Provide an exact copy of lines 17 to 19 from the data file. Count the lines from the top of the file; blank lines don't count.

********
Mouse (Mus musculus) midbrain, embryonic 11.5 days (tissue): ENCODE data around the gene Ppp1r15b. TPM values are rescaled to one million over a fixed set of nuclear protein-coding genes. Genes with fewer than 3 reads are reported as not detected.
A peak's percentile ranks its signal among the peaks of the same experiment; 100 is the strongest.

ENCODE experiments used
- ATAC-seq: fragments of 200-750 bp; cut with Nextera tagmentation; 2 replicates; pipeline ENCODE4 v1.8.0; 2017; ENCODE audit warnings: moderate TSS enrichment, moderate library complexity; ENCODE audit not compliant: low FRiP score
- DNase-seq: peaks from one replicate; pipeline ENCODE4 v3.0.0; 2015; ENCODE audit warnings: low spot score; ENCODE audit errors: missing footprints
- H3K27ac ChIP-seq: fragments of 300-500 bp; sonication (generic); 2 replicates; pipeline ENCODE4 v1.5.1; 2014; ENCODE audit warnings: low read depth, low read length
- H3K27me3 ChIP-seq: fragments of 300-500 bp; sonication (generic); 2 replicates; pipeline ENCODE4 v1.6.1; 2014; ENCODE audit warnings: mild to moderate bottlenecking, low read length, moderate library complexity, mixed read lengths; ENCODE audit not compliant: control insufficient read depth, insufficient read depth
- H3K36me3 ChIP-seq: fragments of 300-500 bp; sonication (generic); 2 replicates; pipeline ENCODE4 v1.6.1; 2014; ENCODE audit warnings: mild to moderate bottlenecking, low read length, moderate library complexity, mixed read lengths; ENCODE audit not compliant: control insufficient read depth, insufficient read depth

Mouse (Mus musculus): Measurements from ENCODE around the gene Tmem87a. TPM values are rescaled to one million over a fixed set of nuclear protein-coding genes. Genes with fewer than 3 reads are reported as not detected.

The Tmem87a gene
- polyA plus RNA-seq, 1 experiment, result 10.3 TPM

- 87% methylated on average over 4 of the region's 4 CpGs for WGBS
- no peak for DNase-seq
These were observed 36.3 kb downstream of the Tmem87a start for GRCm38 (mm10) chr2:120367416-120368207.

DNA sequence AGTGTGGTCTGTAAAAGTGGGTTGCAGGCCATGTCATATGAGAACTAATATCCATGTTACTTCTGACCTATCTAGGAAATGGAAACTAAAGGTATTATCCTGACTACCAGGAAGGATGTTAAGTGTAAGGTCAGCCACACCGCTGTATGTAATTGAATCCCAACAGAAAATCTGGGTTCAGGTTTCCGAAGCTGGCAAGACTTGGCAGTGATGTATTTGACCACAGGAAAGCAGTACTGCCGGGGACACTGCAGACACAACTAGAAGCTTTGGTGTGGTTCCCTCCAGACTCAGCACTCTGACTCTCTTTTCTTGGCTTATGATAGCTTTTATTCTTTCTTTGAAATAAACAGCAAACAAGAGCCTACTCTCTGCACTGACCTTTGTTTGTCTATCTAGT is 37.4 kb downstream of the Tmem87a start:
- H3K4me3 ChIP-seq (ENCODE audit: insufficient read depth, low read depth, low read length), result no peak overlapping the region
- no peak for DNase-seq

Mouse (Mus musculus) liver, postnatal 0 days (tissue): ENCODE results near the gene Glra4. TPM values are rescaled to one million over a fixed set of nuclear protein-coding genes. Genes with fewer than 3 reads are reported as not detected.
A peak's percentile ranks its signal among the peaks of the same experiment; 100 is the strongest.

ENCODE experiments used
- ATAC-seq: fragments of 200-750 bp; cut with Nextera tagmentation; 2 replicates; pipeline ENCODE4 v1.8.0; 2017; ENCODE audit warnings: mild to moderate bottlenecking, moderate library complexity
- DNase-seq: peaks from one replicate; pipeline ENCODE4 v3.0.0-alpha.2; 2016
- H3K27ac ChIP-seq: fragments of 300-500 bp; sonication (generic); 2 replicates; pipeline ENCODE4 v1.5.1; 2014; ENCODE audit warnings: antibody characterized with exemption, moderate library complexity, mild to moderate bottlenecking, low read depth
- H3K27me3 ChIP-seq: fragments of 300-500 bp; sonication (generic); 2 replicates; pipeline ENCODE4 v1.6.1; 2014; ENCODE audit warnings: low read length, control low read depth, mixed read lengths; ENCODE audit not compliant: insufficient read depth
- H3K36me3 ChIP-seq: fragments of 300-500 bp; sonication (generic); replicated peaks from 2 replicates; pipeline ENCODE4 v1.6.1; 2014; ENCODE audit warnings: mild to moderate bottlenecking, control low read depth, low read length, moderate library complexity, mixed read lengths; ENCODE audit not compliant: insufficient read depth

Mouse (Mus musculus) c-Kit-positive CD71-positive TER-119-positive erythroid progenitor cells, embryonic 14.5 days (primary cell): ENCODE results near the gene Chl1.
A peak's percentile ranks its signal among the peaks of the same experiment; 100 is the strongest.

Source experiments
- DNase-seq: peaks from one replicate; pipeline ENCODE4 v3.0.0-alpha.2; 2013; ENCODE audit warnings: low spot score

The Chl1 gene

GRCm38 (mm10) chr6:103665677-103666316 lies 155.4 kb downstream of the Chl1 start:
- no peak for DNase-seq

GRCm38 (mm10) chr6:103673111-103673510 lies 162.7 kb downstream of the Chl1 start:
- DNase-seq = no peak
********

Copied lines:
- no peak for DNase-seq

Mouse (Mus musculus) liver, postnatal 0 days (tissue): ENCODE results near the gene Glra4. TPM values are rescaled to one million over a fixed set of nuclear protein-coding genes. Genes with fewer than 3 reads are reported as not detected.
A peak's percentile ranks its signal among the peaks of the same experiment; 100 is the strongest.